In light of the recent anti-racist protests in reaction to continued police violence in the United States and across the globe, the Princeton-HU Strategic Partnership Research Project Re-Imagining the Archive: Sexual Politics and Postcolonial Entanglements is hosting a one-day digital conference to discuss the current challenges of memorial cultures and politics.
The simultaneous critique of racism, sexism, and transphobia in different places across the globe in 2020 marked a specific moment in time that we take as a prompt to further the conversation on anti-racist and postcolonial memorial and archival practices and methodologies. How and where do we encounter the legacies of enslavement and colonialism in our everyday lives, in our research and our institutions’ histories? What strategies can we find to publicly address and counter these histories of violence? This includes the renaming of streets and the removal of statues but also the creation of new sites of commemoration. Keynote speaker Anjali Arondekar and panelists will address the following questions: How can transdisciplinary gender and postcolonial studies, combining historiographic, literary, and anthropological perspectives, not only challenge existing archives, but also re-imagine methodologies of archiving? How do the body, feeling and aspiration act as archives and how can we approach the archive itself as a processual hub of relationships and struggles? In other words, which archival hermeneutics are required to tell marginalized gendered (hi)stories, including fictional and speculative re-imaginations as alternative forms of (counter)archives, and envision possible queer antiracist/antisexist futures?
ET / CET
09.00-10.30 / 14.00-15.30
Panel 1: Archival Affordances and Political Struggles
Chair: Mari Jarris
Anne Potjans: Transnational Attachments: The Emotional Politics of the #BlackLivesMatter Movement
RL Goldberg: Wrongly Bodied, Too: Clarissa Sligh’s Black/Trans Archive
Tara Suri: Between the Body and the Population: The Soviet Vacuum Aspirator and the Politics of Abortion in Postcolonial India (1952-1971)
10.30-10.45 / 15.30-15.45
10.45-12.15 / 15.45-17.15
Roundtable Discussion: Possibilities of Postcolonial and Anti-Racist (Counter)Archiving in the Present Moment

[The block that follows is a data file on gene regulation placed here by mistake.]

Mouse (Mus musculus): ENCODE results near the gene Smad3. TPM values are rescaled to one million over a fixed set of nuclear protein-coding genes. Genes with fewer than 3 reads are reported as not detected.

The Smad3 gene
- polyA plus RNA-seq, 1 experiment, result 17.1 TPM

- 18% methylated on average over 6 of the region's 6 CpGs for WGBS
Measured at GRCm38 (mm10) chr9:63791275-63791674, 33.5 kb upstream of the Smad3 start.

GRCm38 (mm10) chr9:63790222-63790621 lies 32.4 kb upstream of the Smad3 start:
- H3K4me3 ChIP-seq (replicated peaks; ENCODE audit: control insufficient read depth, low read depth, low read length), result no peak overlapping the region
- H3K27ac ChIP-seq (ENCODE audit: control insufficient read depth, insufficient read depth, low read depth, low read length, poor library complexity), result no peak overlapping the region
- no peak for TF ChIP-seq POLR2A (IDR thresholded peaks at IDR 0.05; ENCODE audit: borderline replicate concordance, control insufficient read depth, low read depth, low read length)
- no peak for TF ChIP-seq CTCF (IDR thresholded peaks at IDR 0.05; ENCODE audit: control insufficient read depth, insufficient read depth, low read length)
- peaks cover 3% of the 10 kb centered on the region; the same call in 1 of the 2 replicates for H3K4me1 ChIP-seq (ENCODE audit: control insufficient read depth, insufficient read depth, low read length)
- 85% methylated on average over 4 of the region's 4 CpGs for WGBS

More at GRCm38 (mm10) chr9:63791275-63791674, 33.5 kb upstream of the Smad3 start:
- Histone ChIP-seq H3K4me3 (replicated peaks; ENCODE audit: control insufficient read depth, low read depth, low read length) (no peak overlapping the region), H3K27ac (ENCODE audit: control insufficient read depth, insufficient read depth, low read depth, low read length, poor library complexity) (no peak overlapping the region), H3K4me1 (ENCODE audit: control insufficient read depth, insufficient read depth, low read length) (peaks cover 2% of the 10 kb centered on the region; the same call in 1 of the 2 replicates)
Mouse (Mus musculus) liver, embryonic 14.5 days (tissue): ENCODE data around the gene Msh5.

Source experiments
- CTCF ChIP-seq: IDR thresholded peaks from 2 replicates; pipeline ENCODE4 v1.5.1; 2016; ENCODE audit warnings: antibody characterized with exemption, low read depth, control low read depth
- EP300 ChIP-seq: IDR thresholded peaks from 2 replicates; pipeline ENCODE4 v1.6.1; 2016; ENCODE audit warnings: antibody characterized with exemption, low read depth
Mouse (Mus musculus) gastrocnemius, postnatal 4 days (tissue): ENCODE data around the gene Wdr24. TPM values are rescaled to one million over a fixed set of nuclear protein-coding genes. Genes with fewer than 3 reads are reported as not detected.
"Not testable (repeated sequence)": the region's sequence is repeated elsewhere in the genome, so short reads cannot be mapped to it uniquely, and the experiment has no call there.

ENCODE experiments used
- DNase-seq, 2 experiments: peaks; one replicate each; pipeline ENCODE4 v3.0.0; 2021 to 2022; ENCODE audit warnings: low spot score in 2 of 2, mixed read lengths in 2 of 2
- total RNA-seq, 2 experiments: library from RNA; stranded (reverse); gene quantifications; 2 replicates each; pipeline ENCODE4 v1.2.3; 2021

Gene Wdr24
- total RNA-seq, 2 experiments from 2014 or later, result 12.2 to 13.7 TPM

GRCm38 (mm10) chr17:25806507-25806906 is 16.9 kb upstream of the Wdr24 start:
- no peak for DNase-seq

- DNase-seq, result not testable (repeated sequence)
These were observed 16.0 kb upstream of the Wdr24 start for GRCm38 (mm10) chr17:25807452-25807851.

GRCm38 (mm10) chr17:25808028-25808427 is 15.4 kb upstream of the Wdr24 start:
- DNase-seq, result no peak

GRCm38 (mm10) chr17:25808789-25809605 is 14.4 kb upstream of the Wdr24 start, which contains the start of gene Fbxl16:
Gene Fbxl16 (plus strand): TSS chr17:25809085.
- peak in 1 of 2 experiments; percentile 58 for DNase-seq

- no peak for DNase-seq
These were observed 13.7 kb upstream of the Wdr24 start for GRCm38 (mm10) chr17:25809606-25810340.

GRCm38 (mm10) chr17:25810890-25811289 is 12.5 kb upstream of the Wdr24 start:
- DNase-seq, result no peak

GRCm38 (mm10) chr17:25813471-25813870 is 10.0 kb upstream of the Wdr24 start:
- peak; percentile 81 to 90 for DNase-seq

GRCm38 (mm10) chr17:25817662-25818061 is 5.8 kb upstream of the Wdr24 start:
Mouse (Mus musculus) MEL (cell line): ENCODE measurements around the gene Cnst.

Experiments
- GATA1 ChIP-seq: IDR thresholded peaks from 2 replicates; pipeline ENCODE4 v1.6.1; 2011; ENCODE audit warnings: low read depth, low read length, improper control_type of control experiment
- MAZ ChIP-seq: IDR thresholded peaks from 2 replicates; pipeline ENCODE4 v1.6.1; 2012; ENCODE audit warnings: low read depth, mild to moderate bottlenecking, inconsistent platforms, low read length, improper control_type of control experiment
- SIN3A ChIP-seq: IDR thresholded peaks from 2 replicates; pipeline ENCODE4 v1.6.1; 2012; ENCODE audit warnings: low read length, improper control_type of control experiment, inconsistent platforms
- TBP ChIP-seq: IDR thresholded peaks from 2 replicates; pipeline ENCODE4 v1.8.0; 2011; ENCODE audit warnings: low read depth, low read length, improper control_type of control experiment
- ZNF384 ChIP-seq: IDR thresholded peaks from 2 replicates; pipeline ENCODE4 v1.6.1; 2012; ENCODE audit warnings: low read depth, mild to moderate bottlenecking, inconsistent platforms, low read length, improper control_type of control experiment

Chair: Wallace D. Best
12.15 -12.45 / 17.15-17.45
12.45-13.35 / 17.45-18.35
Panel 2: The Body as Archive
Chair: Todd Sekuler
Sina Holst: The Body as Time Machine: Trauma Theory, Time and the Body
Jiya Pandya: Living Through History: Reproductive Disability in a Scientific Archive of the Bhopal Gas Tragedy
13.35-14.00 / 18.35-19.00
14.00-15.30 / 19.00-20.30
Anjali Arondekar: Abundance: Sexuality’s Archives
Introduction: Silvy Chakkalakal
Anjali Arondekar (Associate Professor of Feminist Studies, and founding Co-Director, Center for South Asian Studies, University of California, Santa Cruz)
Abundance: Sexuality’s Archives
Histories of sexuality routinely mediate past(s) through archival forms of paucity, disenfranchisement and loss. Sexuality, particularly in the global south, is rescued from the detritus of hegemonic histories of colonialism and nationalism and placed within more reparative narratives of reform and rights. This talk challenges such a focus on loss as the structuring mode of narration for histories of sexuality. Instead, I explore the radical abundance of sexuality through archives in South Asia that are plentiful and quotidian, imaginative and ordinary. Two central questions are at stake here: (1) What if we are to shift our attention from the recuperation of sexuality as loss to understanding it as a site of radical abundance and futurity? (2) What are the archival and/or evidentiary forms that emerge from such a coupling of sexuality and abundance?
This digital seminar will take place via zoom.
REGISTER HERE: https://princeton.zoom.us/meeting/register/tJIqcuGuqT8qGtx098QvwKoZaWUKWrfUfch8
DOWNLOAD FLYER AND SCHEDULE: https://files.constantcontact.com/acddec79701/676af326-e95b-4a5c-86fb-9a6194b8c928.pdf